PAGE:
13 September 2017

Malawi: Blantyre Water Board Choked By K10bn Debt - Suspends Cash Outflows

Water utility lantyre Water Board (BWB), which was blacklisted by European Investment Bank (EIB) rom being a recipient of financing from the institution after an audit revealed irregularities ranging from fraud to poor documentation of project fund, is now carrying a debt burden of nearly K10 billion forcing the firm to suspend all outflows of non-essential items.

According to an internal memorandum to members of staff dated September 8 2017 seen by Nyasa Times, said BWB had been forced to pay Electricity Supply Corporation of Malawi (Escom) K1.8 billion of its outstanding electricity bill to avoid Escom from switching off their power.

The memorandum signed by BWB acting chief executive Henry Bakuwa said the payments to Escom need to be paid from September 15 startingw ith K1 billion and K8000 million to be paid on weekly instalments of about K200 million per week by 30 September " and thereafter as monthly instalements to December 2017."

Bakuwa described in the communication that the instalments arrangement as "tall orders" for the BWB to fulfil.

"We had no choice but to accept to avoid the disconnection," HE WROTE.

Bakula believes the board can "negotiate" with government for a bail out with K1 billion payment dues Friday.

In the memorandum, Bakuwa also informed staff that BWB paid K200 million to Old Mutual Malawi to reduce pension contribution arrears.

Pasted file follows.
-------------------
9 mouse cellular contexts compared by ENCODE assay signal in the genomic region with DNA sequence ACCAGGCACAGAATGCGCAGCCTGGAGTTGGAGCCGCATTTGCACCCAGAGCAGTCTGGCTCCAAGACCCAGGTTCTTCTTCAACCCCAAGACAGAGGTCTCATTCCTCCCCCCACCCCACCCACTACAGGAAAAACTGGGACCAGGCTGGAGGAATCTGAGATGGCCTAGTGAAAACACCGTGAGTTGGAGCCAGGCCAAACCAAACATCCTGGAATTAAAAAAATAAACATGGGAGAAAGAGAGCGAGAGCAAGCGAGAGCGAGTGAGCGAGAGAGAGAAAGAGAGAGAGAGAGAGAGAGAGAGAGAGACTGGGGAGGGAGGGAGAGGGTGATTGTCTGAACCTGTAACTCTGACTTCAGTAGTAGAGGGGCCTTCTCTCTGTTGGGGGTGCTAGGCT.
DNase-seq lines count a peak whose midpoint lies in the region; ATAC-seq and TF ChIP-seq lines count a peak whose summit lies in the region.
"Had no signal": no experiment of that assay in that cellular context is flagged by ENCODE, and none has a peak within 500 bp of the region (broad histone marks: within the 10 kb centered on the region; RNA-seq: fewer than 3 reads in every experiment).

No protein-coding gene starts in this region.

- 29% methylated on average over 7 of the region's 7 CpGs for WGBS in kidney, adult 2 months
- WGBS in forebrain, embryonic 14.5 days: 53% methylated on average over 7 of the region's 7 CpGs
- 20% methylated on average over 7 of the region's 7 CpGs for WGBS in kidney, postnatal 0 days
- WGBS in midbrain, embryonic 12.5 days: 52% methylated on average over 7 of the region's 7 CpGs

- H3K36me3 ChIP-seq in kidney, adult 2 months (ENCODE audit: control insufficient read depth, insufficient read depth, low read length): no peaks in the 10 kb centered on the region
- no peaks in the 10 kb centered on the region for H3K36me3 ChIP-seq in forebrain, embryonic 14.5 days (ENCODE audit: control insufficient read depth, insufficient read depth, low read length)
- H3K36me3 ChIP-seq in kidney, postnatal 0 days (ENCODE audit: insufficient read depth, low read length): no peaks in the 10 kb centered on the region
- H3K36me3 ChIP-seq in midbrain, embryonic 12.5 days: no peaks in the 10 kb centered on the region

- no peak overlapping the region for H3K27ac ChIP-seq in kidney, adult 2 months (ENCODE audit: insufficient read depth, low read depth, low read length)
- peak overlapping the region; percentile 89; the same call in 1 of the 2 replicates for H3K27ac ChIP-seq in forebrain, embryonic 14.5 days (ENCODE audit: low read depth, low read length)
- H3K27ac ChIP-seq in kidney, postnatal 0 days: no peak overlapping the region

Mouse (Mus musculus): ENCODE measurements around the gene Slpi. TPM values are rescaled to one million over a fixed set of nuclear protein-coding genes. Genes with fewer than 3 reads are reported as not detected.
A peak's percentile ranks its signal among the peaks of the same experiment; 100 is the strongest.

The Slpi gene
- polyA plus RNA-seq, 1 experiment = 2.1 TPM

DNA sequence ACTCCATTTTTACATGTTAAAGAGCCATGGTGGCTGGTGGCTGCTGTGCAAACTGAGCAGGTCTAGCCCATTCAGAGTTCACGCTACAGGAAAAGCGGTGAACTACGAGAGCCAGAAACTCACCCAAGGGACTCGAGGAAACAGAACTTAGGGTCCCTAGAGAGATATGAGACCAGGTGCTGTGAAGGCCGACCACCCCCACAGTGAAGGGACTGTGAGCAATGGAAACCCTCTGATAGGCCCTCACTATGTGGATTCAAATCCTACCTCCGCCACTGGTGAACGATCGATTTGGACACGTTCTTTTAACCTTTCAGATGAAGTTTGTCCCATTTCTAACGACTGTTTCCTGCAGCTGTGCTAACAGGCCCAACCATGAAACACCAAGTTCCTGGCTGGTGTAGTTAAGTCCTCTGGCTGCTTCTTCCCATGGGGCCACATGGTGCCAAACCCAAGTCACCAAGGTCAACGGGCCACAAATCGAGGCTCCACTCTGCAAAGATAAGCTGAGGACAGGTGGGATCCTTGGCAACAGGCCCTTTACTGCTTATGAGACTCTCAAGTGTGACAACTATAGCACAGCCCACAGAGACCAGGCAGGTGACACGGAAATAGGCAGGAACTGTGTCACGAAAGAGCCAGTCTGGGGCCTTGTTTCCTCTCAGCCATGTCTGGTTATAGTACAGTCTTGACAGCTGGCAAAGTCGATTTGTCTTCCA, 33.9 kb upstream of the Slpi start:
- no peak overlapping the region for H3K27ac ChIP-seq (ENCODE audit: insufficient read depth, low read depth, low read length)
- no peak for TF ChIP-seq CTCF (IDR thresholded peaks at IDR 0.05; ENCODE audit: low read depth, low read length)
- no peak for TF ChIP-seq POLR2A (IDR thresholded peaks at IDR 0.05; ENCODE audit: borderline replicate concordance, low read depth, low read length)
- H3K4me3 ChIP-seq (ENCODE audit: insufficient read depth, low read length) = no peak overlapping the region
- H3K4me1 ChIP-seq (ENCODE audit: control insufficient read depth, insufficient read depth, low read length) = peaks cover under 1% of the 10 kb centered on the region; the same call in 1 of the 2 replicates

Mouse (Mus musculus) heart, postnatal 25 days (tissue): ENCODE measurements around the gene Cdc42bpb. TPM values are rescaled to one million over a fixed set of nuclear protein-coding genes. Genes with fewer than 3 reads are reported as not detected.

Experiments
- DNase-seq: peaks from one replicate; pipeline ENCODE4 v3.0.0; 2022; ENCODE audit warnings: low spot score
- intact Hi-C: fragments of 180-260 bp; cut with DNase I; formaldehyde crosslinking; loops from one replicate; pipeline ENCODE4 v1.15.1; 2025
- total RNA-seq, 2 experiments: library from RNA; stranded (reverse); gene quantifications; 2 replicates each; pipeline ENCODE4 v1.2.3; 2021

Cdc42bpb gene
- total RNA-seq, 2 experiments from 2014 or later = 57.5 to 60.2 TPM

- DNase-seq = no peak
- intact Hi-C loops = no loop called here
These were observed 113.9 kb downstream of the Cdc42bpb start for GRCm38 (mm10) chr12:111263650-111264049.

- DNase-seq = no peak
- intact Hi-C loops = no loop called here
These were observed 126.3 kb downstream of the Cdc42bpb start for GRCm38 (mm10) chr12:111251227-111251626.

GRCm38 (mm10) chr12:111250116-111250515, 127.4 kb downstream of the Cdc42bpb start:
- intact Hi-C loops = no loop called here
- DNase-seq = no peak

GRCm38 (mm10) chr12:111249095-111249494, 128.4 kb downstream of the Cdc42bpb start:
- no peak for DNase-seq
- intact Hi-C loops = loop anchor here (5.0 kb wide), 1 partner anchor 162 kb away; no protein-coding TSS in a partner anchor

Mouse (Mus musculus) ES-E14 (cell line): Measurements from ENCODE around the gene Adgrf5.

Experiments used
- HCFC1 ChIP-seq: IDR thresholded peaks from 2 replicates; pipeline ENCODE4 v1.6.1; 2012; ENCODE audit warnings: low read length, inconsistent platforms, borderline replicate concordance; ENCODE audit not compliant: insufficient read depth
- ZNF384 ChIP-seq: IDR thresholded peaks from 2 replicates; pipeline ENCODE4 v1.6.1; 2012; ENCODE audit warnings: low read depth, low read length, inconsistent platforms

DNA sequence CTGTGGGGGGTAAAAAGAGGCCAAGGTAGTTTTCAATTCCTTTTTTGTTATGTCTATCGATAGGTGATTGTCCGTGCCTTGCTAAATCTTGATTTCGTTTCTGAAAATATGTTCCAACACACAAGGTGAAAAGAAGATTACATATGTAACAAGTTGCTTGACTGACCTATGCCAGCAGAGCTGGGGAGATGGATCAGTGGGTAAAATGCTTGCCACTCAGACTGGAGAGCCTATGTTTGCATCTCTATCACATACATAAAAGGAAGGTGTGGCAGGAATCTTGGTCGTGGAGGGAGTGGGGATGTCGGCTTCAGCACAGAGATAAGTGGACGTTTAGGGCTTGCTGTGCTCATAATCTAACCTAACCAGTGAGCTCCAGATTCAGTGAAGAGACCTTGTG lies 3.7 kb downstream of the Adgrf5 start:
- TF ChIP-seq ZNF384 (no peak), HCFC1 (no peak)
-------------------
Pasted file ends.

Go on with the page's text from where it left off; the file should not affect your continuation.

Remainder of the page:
In the communication, Bakuwa said BWB has suspended items such as staff loans, travel and meeting allowances, conferences, furnuiture and general payment to creditors, among others, until its financial status improves.

BWB was also demanded to start repaying the eight million euro (about K6.6 billion) loan from European Investment Bank.

The bank commissioned a PIR of the inspectorate general of the bank after BWB failed to explain on some of the issues which were raised.

According to the report, there was absence of original bid documentation, noting that 50 percent of the procurements examined were not supported by original bid submission documentation.

BWB employees were also reported to have been unable to trace and locate all documents for all the procurement files requested.

On strong indications of collusion, EIB found that bidding documents revealed similarities in the submissions of two successful suppliers and that the bid submission documents provided by the two were fabricated; hence, should not have been successful.

The loan had a maturity period of 33 years, including a grace period of 10 years.

EIB gave the loan to BWB in 2009 with a maturity period of 33 years, including a grace period of 10 years but because of the bank's concerns of mismanagement of funds, it has asked the board to start prepaying the loan before the actual commencement dates.

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